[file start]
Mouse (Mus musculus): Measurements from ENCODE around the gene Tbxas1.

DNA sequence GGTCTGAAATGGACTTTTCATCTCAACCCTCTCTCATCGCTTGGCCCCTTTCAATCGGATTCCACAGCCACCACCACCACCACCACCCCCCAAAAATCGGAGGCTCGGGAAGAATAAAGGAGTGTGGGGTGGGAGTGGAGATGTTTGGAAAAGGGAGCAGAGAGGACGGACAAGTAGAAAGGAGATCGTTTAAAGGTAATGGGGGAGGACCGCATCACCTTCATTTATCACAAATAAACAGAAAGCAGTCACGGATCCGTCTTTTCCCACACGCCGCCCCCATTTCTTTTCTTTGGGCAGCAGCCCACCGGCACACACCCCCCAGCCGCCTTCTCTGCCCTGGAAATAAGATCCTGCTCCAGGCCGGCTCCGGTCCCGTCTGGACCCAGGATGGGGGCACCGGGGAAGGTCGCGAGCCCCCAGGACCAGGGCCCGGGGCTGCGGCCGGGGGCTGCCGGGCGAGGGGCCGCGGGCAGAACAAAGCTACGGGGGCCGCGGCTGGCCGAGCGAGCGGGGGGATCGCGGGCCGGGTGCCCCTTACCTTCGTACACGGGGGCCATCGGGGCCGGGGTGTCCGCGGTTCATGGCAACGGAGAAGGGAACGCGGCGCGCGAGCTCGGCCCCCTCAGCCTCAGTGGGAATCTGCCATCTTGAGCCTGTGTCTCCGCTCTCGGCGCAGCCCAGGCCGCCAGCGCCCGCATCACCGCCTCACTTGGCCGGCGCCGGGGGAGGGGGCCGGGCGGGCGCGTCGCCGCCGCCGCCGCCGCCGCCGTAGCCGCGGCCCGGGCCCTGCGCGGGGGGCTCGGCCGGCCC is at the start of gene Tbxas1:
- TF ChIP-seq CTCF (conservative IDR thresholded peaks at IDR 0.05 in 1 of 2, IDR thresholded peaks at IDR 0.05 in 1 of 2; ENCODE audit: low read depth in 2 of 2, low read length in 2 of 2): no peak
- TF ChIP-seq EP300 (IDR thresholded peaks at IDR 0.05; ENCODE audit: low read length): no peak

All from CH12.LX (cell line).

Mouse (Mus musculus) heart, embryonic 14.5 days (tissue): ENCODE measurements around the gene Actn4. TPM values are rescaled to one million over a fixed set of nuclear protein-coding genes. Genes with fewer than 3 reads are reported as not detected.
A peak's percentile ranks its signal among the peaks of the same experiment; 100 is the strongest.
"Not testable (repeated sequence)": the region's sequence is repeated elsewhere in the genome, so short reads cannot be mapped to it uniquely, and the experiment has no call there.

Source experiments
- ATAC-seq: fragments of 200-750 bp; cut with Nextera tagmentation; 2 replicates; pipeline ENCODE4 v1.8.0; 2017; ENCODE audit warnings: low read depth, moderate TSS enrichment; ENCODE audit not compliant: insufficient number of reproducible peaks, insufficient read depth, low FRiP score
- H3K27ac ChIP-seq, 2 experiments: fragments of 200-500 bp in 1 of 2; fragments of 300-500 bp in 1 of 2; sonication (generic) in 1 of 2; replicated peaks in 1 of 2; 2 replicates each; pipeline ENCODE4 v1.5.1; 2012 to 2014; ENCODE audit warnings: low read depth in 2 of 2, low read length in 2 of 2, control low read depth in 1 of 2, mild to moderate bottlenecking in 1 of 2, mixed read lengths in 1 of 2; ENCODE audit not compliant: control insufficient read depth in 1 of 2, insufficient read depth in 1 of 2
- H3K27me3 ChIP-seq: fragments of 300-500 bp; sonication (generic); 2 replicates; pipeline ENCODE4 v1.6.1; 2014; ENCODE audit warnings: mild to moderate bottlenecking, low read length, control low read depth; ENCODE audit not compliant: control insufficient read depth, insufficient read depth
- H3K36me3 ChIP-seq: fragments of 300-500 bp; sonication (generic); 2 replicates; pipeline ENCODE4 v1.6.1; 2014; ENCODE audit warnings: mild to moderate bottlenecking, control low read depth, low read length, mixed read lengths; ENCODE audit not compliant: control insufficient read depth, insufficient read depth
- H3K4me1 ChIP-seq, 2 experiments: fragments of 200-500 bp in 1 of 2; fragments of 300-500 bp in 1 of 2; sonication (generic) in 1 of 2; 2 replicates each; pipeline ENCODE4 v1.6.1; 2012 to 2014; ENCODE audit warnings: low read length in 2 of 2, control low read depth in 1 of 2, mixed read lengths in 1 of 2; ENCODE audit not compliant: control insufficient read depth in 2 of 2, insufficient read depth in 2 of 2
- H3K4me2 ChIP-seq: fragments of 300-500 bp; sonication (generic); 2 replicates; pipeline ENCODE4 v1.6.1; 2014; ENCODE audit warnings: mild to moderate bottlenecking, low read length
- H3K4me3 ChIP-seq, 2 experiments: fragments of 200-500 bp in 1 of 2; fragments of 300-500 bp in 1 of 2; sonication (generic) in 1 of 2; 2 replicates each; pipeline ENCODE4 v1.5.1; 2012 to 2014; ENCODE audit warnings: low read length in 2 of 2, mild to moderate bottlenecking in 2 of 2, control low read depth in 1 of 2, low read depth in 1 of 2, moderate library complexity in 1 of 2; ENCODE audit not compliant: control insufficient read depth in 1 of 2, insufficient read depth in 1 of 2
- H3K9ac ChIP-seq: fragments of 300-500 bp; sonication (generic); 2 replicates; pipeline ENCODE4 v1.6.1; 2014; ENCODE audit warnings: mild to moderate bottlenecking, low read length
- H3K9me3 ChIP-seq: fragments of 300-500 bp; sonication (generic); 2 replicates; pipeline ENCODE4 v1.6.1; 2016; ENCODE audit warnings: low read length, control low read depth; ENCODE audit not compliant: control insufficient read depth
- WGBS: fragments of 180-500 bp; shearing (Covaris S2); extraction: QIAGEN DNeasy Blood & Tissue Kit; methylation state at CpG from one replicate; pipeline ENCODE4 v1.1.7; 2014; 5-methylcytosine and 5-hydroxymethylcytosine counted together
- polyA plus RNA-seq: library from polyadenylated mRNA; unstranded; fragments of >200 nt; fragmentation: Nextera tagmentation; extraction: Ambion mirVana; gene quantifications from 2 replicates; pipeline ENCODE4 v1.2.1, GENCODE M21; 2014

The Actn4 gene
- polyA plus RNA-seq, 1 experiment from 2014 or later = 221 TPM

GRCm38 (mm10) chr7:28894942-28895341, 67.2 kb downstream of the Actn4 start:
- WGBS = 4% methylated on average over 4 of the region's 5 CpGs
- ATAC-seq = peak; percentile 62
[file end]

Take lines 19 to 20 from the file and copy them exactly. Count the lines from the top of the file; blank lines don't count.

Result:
- WGBS: fragments of 180-500 bp; shearing (Covaris S2); extraction: QIAGEN DNeasy Blood & Tissue Kit; methylation state at CpG from one replicate; pipeline ENCODE4 v1.1.7; 2014; 5-methylcytosine and 5-hydroxymethylcytosine counted together
- polyA plus RNA-seq: library from polyadenylated mRNA; unstranded; fragments of >200 nt; fragmentation: Nextera tagmentation; extraction: Ambion mirVana; gene quantifications from 2 replicates; pipeline ENCODE4 v1.2.1, GENCODE M21; 2014